DOHA, Qatar — U.S. Secretary of State Mike Pompeo told Breitbart News exclusively — after meetings between Afghan government officials and Taliban leaders as part of the beginning of intra-Afghan peace negotiations — that the process is moving along on pace for a full withdrawal of all U.S. forces from Afghanistan by the spring of 2021.
“I do,” Pompeo said when asked if the process is moving on pace with a Feb. 29 agreement between the United States and Taliban leadership that laid out the framework for the United States to reduce the troop count to zero by April or May of next year.
Pompeo told Breitbart News that the process for a full withdrawal of all U.S. forces by the spring of next year requires three main conditions of the Afghan government and Taliban leaders.
“The conditionality is really three-fold,” Pompeo said. “One, there is an obligation they have with respect to foreign terrorist groups — primarily al-Qaeda, but all four terrorist groups — they are not permitted, and the language is very clear that they are not permitted and that they have to break with them. Second, they have to engage in these conversations in a way that is substantive and not just physically sit in the room, but they need to have serious conversations and begin to work their way through it. Then, third, they have a responsibility as part of that to ensure that outside actors don’t act as spoilers for this, and there are many hands who would like to see this undone and would like to see America mired in Afghanistan for another 20 years. Both the Afghan government and the Taliban have a responsibility to prevent that. Those are the conditions, we’ll measure them. There’s a set of CT metrics that’s pretty clearly laid out. We’ll measure them and the president will make a decision if there’s sufficient compliance to get us to zero. I think we’re on a pathway to achieve that.”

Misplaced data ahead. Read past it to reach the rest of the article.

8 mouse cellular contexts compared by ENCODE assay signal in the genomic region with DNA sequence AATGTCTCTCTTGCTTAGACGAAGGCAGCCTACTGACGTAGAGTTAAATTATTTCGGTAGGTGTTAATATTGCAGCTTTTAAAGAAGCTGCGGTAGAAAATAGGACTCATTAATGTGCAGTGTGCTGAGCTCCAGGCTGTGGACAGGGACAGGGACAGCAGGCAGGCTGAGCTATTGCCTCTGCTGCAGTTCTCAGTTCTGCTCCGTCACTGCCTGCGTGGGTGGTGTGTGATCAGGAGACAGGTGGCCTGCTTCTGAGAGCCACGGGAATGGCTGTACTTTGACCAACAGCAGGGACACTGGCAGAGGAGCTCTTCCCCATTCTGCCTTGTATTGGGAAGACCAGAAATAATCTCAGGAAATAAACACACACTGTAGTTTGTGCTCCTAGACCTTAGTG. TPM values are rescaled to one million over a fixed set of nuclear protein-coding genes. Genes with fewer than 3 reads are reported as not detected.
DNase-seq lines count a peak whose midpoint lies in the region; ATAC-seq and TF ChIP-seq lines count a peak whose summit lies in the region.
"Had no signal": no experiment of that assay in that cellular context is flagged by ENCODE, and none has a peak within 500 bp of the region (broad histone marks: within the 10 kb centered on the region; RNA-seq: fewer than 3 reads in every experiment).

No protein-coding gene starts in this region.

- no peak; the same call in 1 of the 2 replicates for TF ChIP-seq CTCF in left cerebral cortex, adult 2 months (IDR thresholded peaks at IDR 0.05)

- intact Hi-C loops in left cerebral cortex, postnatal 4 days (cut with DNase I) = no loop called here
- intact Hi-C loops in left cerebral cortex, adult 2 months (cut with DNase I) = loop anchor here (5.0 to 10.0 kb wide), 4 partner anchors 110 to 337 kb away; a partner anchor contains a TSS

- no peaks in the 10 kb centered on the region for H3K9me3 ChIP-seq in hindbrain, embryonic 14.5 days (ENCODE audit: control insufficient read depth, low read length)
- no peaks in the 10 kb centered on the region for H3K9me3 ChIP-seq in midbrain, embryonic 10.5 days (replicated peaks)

— Breitbart News (@BreitbartNews) September 11, 2020
While in Qatar’s capital city, Doha, for the Qatari-hosted peace talks between Afghan government officials and Taliban leaders, Pompeo met with both parties as well as with Qatari leaders. These negotiations follow the Feb. 29 agreement between the United States and Taliban leaders that laid out the framework for U.S. withdrawal from Afghanistan, including most importantly a Taliban commitment not to harbor terrorists from groups like al-Qaeda, which they were doing when they were in power before and in the immediate aftermath of the 9/11 terrorist attacks on the United States in 2001.
While these talks were a bit delayed — controversial prisoner swaps, as well as the coronavirus pandemic, slowed their beginning from March or April until now — Pompeo told Breitbart News that the talks were productive and moving in the right direction and on the schedule needed for the United States to finally withdraw all forces from Afghanistan 19 years after the 9/11 attacks.